Movies that Changed to Book so Much, the Title Makes no Sense

I was surprised to learn, on this Board, that the novel Freedomland actually did have something to do with the circa 1960 theme park (the largest in the US at its time – bigger than Disneyland). You never would have guessed it from the movie, which never mentions it, and IIRC they transferred the name to the ruined institution they end up searching for the lost kid in.

Similarly, I understand that Stephen King’s Hearts in Atlantis has some other meaning than what ends up in the mvie – a carnival game of “Hearts”. Apparently, they had to add that so the movie title would make some sense.

(I haven’t read the books in these two cases, myself.)

Are there any other cases? Or cases where it’s never made clear what the title means (and if you could tell us, I’d appreciate it). I might be wrong, but I don’t recall the movie To Kill a Mockingbird explaining what the title signifies. But it’s in the book.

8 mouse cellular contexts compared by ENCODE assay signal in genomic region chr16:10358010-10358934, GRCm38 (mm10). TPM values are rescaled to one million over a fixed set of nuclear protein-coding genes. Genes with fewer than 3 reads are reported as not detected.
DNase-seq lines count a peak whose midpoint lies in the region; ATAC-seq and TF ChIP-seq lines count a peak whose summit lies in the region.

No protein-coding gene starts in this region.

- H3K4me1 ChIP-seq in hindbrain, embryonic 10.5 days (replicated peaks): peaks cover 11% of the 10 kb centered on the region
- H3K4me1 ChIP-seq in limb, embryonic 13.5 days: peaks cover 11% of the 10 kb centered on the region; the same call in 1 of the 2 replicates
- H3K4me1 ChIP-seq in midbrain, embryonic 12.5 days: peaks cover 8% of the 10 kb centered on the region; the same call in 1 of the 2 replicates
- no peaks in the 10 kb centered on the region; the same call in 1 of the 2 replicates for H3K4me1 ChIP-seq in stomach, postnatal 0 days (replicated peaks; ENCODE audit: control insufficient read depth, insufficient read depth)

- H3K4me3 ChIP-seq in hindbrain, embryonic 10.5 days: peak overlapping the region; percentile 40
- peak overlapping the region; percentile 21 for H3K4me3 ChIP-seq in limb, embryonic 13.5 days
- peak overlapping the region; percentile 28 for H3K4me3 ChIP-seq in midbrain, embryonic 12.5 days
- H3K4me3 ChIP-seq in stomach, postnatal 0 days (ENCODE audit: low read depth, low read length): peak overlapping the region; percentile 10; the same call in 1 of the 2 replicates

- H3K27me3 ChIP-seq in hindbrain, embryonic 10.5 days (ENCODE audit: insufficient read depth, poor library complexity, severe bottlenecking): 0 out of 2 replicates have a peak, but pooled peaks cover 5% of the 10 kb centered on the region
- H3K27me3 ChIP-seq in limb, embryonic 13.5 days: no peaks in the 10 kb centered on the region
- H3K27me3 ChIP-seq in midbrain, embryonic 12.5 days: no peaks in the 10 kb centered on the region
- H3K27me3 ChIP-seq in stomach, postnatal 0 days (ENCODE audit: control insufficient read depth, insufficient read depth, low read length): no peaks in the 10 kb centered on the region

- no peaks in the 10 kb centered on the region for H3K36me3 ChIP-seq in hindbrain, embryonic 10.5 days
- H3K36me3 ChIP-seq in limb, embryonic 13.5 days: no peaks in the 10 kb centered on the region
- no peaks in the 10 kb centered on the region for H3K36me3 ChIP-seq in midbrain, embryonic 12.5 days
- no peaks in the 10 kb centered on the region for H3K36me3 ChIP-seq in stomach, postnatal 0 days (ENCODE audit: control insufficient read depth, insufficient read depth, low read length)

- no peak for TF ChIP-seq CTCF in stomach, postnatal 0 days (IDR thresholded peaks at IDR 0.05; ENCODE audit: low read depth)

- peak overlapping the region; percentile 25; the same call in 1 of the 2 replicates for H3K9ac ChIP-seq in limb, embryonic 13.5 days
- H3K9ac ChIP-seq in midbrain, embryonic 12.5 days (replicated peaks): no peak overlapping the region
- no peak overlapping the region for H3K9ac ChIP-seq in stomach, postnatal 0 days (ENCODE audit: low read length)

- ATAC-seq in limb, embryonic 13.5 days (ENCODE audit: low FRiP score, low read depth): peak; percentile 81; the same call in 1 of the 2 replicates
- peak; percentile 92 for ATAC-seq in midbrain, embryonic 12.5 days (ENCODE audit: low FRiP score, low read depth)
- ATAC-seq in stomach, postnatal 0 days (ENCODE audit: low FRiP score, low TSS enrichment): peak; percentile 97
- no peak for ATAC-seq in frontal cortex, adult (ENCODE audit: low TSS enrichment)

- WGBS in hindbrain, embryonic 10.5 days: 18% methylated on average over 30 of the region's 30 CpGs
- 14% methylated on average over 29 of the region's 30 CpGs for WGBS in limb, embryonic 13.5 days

The worst case of this - IMO - has got to be Lawnmower man. The Stephen King short story is about a gnomish creature that mows a guys lawn in the buff. The movie by the same name is about virtual reality and a person of lesser intelligence ‘algernizing’ himself and subsequently falling to the dark side.

Whups, I misread the purpose of this thread…ma bad…

Not a movie BUT at least one stage version (which I was in) of THE WIND IN THE WILLOWS. No scenes of Little Otter protected by Pan, or the sound of the Panpipes being made by TWITW at all. Instead, Little Otter is kidnapped by the Weasels (of which I was one) who take over Toad Hall, and of course is rescued by Toad & Friends.

Hey, Meatros, I think your entry is completely in line with what I was asking.

The meaning of A Clockwork Orange is never explained in the movie, though the book does (it refers to something that looks natural, but is mechanical, like Alex’s “reformation”).

Not a book, but the meaning of the title of Sorceror is never explained and probably is very misleading. (It’s the name of Roy Scheider’s truck; the name can be seen, but no one uses the word).)

Hearts in Alantis was exactly what I thought of, yet oddly I can’t remember what all significance it had in the book.